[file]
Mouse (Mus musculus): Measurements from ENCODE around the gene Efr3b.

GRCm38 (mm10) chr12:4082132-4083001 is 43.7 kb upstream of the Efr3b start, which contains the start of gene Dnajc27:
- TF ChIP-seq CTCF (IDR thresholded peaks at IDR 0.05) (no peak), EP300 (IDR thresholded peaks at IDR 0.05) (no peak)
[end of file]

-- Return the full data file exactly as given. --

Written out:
Mouse (Mus musculus): Measurements from ENCODE around the gene Efr3b.

GRCm38 (mm10) chr12:4082132-4083001 is 43.7 kb upstream of the Efr3b start, which contains the start of gene Dnajc27:
- TF ChIP-seq CTCF (IDR thresholded peaks at IDR 0.05) (no peak), EP300 (IDR thresholded peaks at IDR 0.05) (no peak)